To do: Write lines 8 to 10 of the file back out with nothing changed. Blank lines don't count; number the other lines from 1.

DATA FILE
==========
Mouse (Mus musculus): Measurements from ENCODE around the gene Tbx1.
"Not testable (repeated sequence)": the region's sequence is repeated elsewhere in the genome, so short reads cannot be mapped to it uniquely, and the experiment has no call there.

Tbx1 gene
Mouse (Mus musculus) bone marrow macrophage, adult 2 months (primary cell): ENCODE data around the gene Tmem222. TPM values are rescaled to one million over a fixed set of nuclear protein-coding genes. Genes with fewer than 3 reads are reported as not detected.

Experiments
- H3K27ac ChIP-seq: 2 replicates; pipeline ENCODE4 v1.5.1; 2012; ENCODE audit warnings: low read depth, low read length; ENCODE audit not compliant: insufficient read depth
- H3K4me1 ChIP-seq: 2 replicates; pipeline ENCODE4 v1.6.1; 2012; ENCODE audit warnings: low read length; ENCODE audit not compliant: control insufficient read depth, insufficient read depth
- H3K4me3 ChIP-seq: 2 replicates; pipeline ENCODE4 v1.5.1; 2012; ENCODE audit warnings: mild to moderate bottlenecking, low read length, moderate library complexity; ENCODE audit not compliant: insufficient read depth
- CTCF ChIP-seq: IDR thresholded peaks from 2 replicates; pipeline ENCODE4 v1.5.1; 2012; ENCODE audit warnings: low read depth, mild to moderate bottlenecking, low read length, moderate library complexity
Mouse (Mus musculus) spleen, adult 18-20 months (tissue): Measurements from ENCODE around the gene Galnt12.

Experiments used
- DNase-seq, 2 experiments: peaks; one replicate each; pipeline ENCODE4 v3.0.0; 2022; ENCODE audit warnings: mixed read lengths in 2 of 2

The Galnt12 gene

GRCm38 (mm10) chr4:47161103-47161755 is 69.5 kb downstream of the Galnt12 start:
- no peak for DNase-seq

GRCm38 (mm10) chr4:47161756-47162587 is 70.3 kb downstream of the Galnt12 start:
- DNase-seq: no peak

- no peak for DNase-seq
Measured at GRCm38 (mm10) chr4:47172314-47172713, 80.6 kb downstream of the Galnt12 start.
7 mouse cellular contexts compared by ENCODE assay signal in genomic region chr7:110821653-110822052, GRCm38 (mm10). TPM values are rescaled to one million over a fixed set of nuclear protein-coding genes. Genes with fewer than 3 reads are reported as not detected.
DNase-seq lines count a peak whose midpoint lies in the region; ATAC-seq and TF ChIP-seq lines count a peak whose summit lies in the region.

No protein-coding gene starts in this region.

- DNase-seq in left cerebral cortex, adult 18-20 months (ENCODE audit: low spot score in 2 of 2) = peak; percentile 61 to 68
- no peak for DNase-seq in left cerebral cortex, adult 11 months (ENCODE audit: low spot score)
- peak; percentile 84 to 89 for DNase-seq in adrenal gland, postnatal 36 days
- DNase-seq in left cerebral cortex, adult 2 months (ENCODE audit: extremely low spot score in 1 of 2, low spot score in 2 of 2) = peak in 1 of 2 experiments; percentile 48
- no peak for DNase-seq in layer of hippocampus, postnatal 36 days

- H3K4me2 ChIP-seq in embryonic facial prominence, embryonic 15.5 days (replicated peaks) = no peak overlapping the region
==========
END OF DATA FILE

- H3K4me3 ChIP-seq: 2 replicates; pipeline ENCODE4 v1.5.1; 2012; ENCODE audit warnings: mild to moderate bottlenecking, low read length, moderate library complexity; ENCODE audit not compliant: insufficient read depth
- CTCF ChIP-seq: IDR thresholded peaks from 2 replicates; pipeline ENCODE4 v1.5.1; 2012; ENCODE audit warnings: low read depth, mild to moderate bottlenecking, low read length, moderate library complexity
Mouse (Mus musculus) spleen, adult 18-20 months (tissue): Measurements from ENCODE around the gene Galnt12.